Monday, February 27, 2017

A regional Middle East peace plan? Don’t bet on it

There’s a new idea for peace between Israel and its Arab neighbours: a regional peace plan. Its goal is to make sure both Israelis and ‘Palestinians’ are pressured to make concessions. Some think it’ll work. Veteran Middle East journalist Khaled Abu Toameh thinks it won’t work (“Palestinians: Why a "Regional Peace Process" Will Fail”, gatestoneinstitute, February 27, 2017). Why? Because of Arab attitudes.

Take a look at this essay. Note that I’ve edited it for this format. You can read the unedited original at gatestoneinstitute:

With a regional approach to solving the Israeli-Palestinian conflict, as many Arab countries as possible would be directly involved in the effort to achieve a lasting and comprehensive peace agreement between Israel and the Palestinians. Advocates of the regional approach believe that Arab countries such as Jordan, Egypt, Lebanon, Qatar and Saudi Arabia have enough leverage with the Palestinians to compel them accept a peace agreement with Israel.

But as Toameh points out, Palestinians dismiss this idea. They see it as just another American-Israeli-Arab conspiracy to liquidate their cause and force them to unacceptable concessions. Chief among these ‘unacceptable concessions’ are recognizing Israel as a Jewish state and giving up the demand for a 'right of return’ for millions of Palestinian refugees into Israel.

What advocates for this regional approach miss is that Palestinians simply don’t trust their Arab brothers. The Palestinians consider most Arab leaders and regimes as "puppets" of the US. Worse, Many Palestinians actually refer to Arab leaders and regimes as the "real enemies" of the Palestinians. They’d rather have France, Sweden, Norway and Belgium oversee a peace process with Israel than any of the Arab countries.

Palestinians don’t trust their Arab brothers. They have more confidence in Western countries than they do in their Arab brothers. That’s why the Palestinian Authority (PA) headed by Mahmoud Abbas continues to insist on an international conference as its preferred method for achieving peace in the region. He doesn’t want Arab countries to have a role in solving the conflict. Such involvement, Toameh argues, is the last thing Abbas wants (ibid).

Helping Palestinians, meanwhile, may also be the last thing Arab countries want to do. This is what Hani al-Masri, a prominent Palestinian political analyst, believes.  

Arab countries worry about themselves, al-Nasri says, not Palestinians.

-Jordan worries that a regional solution would promote the idea of replacing the Hashemite kingdom with a Palestinian state.

-Egypt worries that a "regional approach" could force it to give up land from Sinai to the Palestinians of the Gaza Strip.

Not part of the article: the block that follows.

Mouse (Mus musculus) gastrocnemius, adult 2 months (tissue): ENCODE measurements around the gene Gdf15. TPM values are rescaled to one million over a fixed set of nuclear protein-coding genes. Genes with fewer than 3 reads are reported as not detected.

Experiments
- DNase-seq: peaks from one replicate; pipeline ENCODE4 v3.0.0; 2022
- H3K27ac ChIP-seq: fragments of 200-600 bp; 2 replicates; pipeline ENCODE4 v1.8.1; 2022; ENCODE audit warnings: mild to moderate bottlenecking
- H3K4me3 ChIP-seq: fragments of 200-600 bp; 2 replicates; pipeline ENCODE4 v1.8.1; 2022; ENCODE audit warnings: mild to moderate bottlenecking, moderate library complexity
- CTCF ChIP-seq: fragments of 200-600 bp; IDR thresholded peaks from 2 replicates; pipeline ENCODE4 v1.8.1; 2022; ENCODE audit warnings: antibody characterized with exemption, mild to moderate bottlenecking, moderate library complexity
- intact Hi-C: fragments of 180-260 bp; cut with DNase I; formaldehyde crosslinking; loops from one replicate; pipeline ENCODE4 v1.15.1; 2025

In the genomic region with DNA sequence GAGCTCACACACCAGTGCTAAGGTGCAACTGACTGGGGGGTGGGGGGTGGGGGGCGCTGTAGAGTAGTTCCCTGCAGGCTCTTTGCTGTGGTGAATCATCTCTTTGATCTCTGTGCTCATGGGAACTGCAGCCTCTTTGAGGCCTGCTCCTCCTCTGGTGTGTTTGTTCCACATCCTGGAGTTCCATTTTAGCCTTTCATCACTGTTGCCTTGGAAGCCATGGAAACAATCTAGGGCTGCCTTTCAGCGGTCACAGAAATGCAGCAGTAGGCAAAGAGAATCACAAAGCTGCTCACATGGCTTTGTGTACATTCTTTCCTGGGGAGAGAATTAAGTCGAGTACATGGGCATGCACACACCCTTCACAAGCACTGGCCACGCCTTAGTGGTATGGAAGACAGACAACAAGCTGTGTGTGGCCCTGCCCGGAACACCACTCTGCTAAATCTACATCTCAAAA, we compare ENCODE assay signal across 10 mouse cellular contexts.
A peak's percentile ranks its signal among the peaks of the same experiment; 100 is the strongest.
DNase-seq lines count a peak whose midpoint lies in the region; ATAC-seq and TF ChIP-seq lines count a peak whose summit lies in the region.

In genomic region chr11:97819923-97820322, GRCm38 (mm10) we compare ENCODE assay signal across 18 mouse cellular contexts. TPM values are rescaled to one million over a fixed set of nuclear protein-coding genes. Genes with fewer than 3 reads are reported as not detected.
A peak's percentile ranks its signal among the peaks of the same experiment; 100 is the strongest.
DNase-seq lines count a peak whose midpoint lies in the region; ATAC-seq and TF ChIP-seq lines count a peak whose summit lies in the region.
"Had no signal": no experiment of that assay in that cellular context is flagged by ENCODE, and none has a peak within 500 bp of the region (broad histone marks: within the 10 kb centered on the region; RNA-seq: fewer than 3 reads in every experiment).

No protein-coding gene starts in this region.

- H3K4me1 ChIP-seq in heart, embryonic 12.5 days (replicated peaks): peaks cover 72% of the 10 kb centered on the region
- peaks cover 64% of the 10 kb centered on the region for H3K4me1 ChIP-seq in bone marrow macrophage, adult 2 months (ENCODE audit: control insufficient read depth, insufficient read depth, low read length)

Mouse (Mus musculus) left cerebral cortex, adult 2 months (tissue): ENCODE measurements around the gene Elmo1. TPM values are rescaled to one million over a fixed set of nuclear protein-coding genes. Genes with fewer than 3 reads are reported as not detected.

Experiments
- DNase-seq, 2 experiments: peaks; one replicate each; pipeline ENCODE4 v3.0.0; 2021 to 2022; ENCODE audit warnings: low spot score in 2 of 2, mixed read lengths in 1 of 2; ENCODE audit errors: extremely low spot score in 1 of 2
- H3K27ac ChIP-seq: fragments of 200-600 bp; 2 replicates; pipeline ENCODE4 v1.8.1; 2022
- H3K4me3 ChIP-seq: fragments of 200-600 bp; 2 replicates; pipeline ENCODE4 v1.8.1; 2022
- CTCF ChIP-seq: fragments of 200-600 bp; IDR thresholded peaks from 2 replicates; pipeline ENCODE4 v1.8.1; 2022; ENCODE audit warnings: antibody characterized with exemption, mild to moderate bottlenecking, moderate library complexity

-Lebanon worries that a "regional solution" might somehow force their country to grant full citizenship and equal rights to hundreds of thousands of Palestinian refugees living in Lebanon.

-Syria is far too preoccupied with own implosion to think about peace between the Palestinians and Israel. Besides, when have the Syrians ever expressed concern for Palestinians? Since the beginning of the civil war five years ago, more than 3,400 Palestinians have been killed and thousands injured. In addition, more than 150,000 Palestinians have been forced to flee Syria to neighboring Arab countries or to Europe. The Syrian regime doesn’t care about its own people, who are being massacred on a daily basis. Why would it be expected to care about Palestinians?

So, which Arab countries would help to end the Israeli-Palestinian conflict? Saudi Arabia? Qatar? Kuwait? Oman? Tunisia? Morocco? Really?

A regional approach would suggest some kind of Arab-Israel rapprochement. Abbas isn’t interested in such rapprochement. Abbas's Foreign Minister, Riad al-Malki, made it clear this week that the Palestinians reject the idea of a regional solution that would give Arabs any role in the peace process. He denounced Netanyahu's regional approach as a ‘twisted policy’, adding: "Netanyahu thinks that by establishing ties with Arab governments he could force the Palestinians to enter negotiations with Israel." According to al-Malki, Palestinians wish to see Europeans, not Arabs, at their side when they ‘negotiate’ with Israel.

The Palestinian Foreign Minister is saying that the Palestinians would rather have the Europeans in their court than their Arab brothers when it comes to trying to squeeze the life out of Israel. They believe that this is their best bet.

In any event, Toameh says, any regional solution involving Arab countries would be doomed to fail. Palestinians and their Arab brethren hate each other too much. Besides, even if Abbas accepted terms dictated to him by such an alliance, his own people would reject them.

Toameh’s essay suggests that ‘Palestinian’ leaders don’t just hate Jews. They also hate other Arabs.

With that kind of hate, can ‘Palestinians’ make peace with anybody?  Don't bet on it. 

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